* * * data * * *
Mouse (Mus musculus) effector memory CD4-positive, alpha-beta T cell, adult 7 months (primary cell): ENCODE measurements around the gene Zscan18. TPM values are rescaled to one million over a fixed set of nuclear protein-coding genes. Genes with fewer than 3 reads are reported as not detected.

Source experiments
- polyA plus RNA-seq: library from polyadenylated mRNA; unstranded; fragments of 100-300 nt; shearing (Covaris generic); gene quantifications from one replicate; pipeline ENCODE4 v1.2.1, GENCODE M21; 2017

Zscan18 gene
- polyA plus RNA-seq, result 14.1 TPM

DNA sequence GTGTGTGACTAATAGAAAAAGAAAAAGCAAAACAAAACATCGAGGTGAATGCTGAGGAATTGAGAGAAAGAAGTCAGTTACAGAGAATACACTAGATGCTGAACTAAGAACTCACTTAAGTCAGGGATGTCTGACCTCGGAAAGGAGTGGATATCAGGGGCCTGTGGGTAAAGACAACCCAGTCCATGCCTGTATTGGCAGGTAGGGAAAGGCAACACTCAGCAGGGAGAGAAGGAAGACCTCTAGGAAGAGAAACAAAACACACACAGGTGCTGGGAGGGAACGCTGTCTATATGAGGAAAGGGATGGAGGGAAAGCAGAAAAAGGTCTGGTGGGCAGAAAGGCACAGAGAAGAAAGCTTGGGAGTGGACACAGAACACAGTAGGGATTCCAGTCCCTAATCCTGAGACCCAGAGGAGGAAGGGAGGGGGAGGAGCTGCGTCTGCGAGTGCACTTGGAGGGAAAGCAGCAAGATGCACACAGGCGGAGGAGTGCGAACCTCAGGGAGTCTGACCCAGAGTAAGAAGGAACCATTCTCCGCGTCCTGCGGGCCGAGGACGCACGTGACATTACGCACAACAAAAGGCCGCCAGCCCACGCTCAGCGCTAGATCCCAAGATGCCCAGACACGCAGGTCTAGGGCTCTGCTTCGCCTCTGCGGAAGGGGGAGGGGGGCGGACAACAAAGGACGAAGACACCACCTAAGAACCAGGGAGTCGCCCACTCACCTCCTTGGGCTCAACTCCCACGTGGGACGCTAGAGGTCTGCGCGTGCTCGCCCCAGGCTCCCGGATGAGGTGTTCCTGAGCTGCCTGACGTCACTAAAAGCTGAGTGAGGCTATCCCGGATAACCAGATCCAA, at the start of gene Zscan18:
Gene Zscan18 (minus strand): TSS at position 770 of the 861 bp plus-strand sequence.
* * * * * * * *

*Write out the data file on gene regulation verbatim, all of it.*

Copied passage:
Mouse (Mus musculus) effector memory CD4-positive, alpha-beta T cell, adult 7 months (primary cell): ENCODE measurements around the gene Zscan18. TPM values are rescaled to one million over a fixed set of nuclear protein-coding genes. Genes with fewer than 3 reads are reported as not detected.

Source experiments
- polyA plus RNA-seq: library from polyadenylated mRNA; unstranded; fragments of 100-300 nt; shearing (Covaris generic); gene quantifications from one replicate; pipeline ENCODE4 v1.2.1, GENCODE M21; 2017

Zscan18 gene
- polyA plus RNA-seq, result 14.1 TPM

DNA sequence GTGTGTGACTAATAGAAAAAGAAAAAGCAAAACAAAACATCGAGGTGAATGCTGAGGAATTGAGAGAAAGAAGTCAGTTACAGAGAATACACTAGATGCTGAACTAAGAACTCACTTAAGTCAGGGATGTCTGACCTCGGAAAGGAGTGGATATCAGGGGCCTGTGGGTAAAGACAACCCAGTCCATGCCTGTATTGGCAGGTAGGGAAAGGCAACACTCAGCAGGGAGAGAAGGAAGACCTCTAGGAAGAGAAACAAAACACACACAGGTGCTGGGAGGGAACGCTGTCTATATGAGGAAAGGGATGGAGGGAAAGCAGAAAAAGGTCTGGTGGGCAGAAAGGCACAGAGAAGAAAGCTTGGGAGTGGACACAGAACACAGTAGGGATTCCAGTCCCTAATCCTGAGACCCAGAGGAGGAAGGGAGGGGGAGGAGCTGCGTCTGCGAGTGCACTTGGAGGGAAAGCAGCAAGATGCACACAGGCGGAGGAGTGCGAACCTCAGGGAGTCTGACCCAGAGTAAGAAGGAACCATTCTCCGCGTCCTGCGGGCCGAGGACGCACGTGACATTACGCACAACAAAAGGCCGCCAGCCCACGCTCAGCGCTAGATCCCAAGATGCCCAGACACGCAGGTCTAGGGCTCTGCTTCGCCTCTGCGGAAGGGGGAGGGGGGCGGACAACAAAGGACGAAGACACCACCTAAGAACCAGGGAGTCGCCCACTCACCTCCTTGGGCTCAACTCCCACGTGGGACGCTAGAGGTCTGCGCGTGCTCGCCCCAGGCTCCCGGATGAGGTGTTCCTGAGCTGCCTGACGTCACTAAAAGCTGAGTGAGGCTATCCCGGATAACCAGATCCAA, at the start of gene Zscan18:
Gene Zscan18 (minus strand): TSS at position 770 of the 861 bp plus-strand sequence.